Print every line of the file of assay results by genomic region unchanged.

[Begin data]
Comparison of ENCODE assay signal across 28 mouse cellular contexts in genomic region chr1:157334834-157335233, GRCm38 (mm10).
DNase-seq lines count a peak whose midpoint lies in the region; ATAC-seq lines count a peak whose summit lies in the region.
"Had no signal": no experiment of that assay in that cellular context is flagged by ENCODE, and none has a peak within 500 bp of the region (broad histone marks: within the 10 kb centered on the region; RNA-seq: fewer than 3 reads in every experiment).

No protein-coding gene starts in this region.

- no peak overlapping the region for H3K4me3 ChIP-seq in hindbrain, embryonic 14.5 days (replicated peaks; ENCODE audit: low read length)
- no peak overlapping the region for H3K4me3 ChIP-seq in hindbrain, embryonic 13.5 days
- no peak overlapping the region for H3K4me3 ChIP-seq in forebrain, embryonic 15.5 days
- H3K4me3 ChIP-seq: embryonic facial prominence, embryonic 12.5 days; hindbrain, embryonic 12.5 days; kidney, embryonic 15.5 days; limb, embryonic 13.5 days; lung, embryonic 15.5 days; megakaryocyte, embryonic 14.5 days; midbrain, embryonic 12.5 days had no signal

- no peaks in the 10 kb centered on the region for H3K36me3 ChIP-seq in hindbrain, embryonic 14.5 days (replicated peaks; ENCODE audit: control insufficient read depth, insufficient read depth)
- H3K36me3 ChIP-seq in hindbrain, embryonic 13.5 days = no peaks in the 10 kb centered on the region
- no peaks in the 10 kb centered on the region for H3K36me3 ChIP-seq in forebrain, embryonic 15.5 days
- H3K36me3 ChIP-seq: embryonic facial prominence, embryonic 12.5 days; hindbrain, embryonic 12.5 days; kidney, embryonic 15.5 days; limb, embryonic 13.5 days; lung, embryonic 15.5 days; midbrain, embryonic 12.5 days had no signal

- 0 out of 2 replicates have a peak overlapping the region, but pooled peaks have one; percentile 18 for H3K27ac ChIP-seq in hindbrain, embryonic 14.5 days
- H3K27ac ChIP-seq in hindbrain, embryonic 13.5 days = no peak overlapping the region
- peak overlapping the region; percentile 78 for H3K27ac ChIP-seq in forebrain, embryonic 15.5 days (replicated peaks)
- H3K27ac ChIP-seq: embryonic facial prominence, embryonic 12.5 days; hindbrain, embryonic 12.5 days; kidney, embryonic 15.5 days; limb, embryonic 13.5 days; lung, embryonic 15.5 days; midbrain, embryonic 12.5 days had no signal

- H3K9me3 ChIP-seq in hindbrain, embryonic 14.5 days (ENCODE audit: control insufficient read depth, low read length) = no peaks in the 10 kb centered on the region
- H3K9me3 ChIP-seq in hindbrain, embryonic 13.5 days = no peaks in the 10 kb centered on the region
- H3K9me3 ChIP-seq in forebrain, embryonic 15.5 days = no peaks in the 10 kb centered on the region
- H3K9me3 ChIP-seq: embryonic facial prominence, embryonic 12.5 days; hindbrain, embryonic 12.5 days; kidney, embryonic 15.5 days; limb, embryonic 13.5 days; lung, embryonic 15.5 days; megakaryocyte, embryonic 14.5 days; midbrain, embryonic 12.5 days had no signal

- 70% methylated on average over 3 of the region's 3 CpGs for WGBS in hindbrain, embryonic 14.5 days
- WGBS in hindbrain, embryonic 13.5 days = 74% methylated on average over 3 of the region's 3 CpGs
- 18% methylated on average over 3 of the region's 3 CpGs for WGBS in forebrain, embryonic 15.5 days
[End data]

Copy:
Comparison of ENCODE assay signal across 28 mouse cellular contexts in genomic region chr1:157334834-157335233, GRCm38 (mm10).
DNase-seq lines count a peak whose midpoint lies in the region; ATAC-seq lines count a peak whose summit lies in the region.
"Had no signal": no experiment of that assay in that cellular context is flagged by ENCODE, and none has a peak within 500 bp of the region (broad histone marks: within the 10 kb centered on the region; RNA-seq: fewer than 3 reads in every experiment).

No protein-coding gene starts in this region.

- no peak overlapping the region for H3K4me3 ChIP-seq in hindbrain, embryonic 14.5 days (replicated peaks; ENCODE audit: low read length)
- no peak overlapping the region for H3K4me3 ChIP-seq in hindbrain, embryonic 13.5 days
- no peak overlapping the region for H3K4me3 ChIP-seq in forebrain, embryonic 15.5 days
- H3K4me3 ChIP-seq: embryonic facial prominence, embryonic 12.5 days; hindbrain, embryonic 12.5 days; kidney, embryonic 15.5 days; limb, embryonic 13.5 days; lung, embryonic 15.5 days; megakaryocyte, embryonic 14.5 days; midbrain, embryonic 12.5 days had no signal

- no peaks in the 10 kb centered on the region for H3K36me3 ChIP-seq in hindbrain, embryonic 14.5 days (replicated peaks; ENCODE audit: control insufficient read depth, insufficient read depth)
- H3K36me3 ChIP-seq in hindbrain, embryonic 13.5 days = no peaks in the 10 kb centered on the region
- no peaks in the 10 kb centered on the region for H3K36me3 ChIP-seq in forebrain, embryonic 15.5 days
- H3K36me3 ChIP-seq: embryonic facial prominence, embryonic 12.5 days; hindbrain, embryonic 12.5 days; kidney, embryonic 15.5 days; limb, embryonic 13.5 days; lung, embryonic 15.5 days; midbrain, embryonic 12.5 days had no signal

- 0 out of 2 replicates have a peak overlapping the region, but pooled peaks have one; percentile 18 for H3K27ac ChIP-seq in hindbrain, embryonic 14.5 days
- H3K27ac ChIP-seq in hindbrain, embryonic 13.5 days = no peak overlapping the region
- peak overlapping the region; percentile 78 for H3K27ac ChIP-seq in forebrain, embryonic 15.5 days (replicated peaks)
- H3K27ac ChIP-seq: embryonic facial prominence, embryonic 12.5 days; hindbrain, embryonic 12.5 days; kidney, embryonic 15.5 days; limb, embryonic 13.5 days; lung, embryonic 15.5 days; midbrain, embryonic 12.5 days had no signal

- H3K9me3 ChIP-seq in hindbrain, embryonic 14.5 days (ENCODE audit: control insufficient read depth, low read length) = no peaks in the 10 kb centered on the region
- H3K9me3 ChIP-seq in hindbrain, embryonic 13.5 days = no peaks in the 10 kb centered on the region
- H3K9me3 ChIP-seq in forebrain, embryonic 15.5 days = no peaks in the 10 kb centered on the region
- H3K9me3 ChIP-seq: embryonic facial prominence, embryonic 12.5 days; hindbrain, embryonic 12.5 days; kidney, embryonic 15.5 days; limb, embryonic 13.5 days; lung, embryonic 15.5 days; megakaryocyte, embryonic 14.5 days; midbrain, embryonic 12.5 days had no signal

- 70% methylated on average over 3 of the region's 3 CpGs for WGBS in hindbrain, embryonic 14.5 days
- WGBS in hindbrain, embryonic 13.5 days = 74% methylated on average over 3 of the region's 3 CpGs
- 18% methylated on average over 3 of the region's 3 CpGs for WGBS in forebrain, embryonic 15.5 days